A few weeks ago I attended a Boulder-Denver GeoTechs meeting that focused on Geospatial technology in the cloud. Brian Timoney presented on Google Fusion Tables and Chris Helm presented on GeoCommons. Peter Batty, who also presented, has posted links to the demos and other presentations in his Geospatial in the cloud blog.
Inspired by the presentations I decided that I would give Google Fusion Tables and GeoCommons a try with a few constraints in place. I wanted to see how easy they were for a non-GIS geek to use so I used a simple dataset taken off the web, did not allow myself to use any shapefiles or geodatabases and only allowed 45 minutes to create each map. I felt that under these constraints a non-GIS geek could come up with the same result in a reasonable amount of time.
I used the 2010 Human Development Index (HDI) as the dataset for this experiment. The dataset is at the country level and contains only 169 records, which include the country name, HDI ranking, class ranking and link to the country’s profile of human development indicators and ISO3 code. All the information was entered into an Excel file from the above website.
My goal was to create a map that was symbolized on a country level by the four HDI classes, Low, Medium, High and Very High Human Development. I also wanted to provide an information window that would list the country name, HDI ranking and link to the country’s profile of human development indicators page.
Google Fusion Tables
Google Fusion Tables website http://www.google.com/fusiontables/Home
After creating an account I imported a table, the Excel file created above, and added some metadata. The table loaded and I selected to Visualize the table as a Map. This initiated Google to geocode the table and the below map appeared.
Google Fusion Tables produced a map remarkably fast however if you look at the United you quickly realize that there are some geocoding issues since there are 3 country points in the US. After clicking on the US points it was determined that Georgia was coded to the state of Georgia and Iran was coded to the DC area. I was able to correct the geocoding by going back to the table, hovering over the country name, clicking on the globe icon, viewing the precise location the country was geocoded to, entering a search such as “Georgia country” to place a marker in the correct location and finally choosing to use the new location. This process had to be followed for each incorrect point and to determine what points were incorrect each point had to be inspected individually.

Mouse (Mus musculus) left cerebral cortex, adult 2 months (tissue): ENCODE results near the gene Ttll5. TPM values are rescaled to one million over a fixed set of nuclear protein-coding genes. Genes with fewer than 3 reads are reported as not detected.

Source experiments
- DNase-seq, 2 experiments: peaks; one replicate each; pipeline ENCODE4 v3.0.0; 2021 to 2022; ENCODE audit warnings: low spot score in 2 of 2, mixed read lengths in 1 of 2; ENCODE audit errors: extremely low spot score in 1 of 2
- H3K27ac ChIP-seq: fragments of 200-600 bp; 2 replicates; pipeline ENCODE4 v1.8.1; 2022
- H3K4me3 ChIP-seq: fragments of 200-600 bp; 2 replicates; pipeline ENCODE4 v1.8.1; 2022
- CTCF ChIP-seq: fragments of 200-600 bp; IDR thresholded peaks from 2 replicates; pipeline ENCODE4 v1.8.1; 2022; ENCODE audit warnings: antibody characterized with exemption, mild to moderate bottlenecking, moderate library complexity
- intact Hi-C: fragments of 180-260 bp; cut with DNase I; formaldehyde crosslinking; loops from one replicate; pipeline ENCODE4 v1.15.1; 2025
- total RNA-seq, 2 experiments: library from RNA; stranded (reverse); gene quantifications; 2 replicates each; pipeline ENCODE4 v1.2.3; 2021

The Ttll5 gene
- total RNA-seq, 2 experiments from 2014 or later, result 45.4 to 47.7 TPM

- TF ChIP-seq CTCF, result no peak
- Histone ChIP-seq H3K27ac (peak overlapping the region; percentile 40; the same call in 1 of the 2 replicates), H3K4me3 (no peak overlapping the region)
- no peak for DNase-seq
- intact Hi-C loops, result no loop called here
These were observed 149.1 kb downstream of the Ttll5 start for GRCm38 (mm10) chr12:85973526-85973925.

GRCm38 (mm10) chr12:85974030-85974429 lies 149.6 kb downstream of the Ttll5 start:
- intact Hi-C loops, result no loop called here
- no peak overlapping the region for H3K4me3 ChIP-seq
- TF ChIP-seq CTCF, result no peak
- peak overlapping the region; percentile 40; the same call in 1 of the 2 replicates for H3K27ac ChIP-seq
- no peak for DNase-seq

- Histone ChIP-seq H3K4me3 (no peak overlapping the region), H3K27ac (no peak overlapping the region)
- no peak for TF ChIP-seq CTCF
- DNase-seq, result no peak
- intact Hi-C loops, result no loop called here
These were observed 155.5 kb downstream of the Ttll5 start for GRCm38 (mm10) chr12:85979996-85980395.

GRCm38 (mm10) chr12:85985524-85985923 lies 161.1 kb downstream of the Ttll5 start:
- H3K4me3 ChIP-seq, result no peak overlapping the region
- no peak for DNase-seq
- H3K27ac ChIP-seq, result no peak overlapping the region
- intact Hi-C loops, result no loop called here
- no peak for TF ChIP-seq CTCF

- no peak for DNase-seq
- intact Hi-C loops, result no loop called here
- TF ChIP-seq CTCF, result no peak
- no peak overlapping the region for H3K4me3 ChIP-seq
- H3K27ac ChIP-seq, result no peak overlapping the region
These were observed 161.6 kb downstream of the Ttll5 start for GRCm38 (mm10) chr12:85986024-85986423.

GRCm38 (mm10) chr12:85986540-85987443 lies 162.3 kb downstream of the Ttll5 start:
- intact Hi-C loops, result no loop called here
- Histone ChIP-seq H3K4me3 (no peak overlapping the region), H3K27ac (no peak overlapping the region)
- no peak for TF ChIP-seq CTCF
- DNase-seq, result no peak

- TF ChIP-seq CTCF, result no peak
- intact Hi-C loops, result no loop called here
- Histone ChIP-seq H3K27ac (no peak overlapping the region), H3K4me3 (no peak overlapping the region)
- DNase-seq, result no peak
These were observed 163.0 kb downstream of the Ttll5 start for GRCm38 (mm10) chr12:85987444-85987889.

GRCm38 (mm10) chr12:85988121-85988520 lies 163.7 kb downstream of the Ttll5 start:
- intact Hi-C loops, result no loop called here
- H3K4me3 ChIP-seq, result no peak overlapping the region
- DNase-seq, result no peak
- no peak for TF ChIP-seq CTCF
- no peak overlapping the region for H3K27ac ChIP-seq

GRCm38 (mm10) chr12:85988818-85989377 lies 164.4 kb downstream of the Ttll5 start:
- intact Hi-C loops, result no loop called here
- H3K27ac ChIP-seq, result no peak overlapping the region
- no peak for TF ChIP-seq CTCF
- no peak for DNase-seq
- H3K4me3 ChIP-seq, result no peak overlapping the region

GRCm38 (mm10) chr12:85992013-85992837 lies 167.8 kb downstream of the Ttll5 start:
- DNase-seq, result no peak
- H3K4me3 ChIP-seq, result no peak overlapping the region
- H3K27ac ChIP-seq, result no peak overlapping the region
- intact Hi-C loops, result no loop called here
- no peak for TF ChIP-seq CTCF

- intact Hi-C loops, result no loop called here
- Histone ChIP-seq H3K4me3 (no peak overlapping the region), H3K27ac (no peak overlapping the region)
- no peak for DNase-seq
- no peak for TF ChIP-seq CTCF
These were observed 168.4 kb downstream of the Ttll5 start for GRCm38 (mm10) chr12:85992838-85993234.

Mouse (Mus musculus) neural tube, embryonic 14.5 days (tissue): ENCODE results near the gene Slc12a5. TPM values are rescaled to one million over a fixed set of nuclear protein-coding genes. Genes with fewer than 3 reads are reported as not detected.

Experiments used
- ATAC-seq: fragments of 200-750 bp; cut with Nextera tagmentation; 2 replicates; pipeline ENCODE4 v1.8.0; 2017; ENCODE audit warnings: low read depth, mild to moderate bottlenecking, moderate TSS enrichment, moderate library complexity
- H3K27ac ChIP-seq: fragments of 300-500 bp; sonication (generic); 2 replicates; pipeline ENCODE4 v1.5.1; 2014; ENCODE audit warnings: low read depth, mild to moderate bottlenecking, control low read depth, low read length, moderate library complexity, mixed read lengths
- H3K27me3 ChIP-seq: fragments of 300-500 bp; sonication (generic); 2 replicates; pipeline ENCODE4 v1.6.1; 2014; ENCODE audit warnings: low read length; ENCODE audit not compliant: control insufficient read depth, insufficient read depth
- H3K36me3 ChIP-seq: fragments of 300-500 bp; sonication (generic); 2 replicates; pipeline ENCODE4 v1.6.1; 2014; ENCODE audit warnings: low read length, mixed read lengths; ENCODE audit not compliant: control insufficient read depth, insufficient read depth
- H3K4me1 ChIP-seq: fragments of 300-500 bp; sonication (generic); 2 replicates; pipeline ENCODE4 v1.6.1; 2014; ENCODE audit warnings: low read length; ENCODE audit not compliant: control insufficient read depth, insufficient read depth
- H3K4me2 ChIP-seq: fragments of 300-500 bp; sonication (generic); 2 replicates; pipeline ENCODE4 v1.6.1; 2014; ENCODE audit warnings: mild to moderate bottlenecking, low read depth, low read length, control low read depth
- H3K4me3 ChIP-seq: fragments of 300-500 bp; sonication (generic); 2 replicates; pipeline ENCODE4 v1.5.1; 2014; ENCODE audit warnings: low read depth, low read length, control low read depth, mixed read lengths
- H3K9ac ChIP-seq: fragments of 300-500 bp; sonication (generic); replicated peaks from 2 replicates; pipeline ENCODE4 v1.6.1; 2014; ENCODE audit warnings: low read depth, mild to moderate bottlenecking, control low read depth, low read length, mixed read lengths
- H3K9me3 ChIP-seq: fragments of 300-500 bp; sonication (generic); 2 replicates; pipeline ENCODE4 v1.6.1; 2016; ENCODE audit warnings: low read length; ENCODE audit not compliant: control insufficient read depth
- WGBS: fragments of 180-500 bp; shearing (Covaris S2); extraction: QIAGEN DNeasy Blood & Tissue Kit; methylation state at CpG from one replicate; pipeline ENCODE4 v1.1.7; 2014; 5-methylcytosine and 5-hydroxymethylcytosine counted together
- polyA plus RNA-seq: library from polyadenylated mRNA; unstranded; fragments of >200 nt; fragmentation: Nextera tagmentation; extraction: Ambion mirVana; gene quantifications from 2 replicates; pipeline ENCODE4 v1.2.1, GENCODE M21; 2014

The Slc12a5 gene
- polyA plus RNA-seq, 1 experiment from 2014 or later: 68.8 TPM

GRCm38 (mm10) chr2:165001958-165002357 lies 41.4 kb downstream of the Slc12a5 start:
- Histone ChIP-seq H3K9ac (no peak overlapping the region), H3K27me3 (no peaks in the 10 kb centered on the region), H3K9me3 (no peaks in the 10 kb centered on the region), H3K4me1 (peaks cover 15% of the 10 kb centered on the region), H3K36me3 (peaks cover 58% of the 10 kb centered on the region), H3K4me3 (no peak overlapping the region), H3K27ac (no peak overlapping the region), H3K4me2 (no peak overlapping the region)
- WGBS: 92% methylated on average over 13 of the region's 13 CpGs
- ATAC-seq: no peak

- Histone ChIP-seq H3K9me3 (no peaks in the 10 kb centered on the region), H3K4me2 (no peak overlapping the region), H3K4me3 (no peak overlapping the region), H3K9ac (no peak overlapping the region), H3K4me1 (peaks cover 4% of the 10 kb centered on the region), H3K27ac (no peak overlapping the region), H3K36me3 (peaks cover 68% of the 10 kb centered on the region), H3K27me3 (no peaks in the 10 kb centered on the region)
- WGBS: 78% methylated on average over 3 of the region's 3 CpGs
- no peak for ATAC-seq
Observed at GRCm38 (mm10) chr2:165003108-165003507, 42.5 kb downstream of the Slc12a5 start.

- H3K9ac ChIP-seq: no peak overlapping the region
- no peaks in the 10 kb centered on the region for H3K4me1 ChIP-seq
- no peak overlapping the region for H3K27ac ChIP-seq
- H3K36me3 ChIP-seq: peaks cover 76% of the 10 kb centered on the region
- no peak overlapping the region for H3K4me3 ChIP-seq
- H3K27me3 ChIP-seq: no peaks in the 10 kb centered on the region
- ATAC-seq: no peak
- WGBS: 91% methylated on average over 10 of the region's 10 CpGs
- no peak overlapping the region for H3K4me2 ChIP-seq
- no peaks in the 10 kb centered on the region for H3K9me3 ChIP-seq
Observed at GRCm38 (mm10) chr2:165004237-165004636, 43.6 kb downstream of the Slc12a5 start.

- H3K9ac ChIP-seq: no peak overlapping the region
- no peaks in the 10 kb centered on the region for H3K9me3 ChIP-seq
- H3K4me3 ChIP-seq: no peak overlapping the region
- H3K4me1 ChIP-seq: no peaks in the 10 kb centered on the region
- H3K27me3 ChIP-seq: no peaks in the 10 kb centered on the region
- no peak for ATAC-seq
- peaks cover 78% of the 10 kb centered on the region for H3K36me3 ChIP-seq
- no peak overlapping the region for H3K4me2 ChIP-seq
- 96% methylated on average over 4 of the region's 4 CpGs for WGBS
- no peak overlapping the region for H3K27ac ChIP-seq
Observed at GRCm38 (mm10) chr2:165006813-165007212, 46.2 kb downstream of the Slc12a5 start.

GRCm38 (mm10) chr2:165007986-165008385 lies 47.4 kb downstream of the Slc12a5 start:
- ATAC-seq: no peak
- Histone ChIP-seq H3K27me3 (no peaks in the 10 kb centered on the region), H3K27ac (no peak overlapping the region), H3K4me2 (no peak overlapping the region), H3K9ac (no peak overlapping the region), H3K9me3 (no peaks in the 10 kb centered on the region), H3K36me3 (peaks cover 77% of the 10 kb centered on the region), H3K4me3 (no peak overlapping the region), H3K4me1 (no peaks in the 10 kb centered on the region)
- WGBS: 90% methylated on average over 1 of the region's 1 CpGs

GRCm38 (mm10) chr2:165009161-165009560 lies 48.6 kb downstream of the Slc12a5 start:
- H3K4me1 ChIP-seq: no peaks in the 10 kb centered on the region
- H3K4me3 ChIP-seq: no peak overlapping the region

Fusion Tables allows data to be symbolized very easily using the Configure Styles window that is accessed by clicking on the link above the visualized map. The window allows points, polygons and lines to be configured into styles. However the geocoding that was performed on the HDI data provided only points and I was unable to symbolize according to the country polygons as planned. The second symbology problem occurred when I attempted to define the classes using the Bucket tab. Only numerical columns were recognized so I had to adjust my Excel table from low, medium, high and very high to 1, 2, 3 and 4. I then had to re-import the table, geocode it and then symbolize by HDI classes.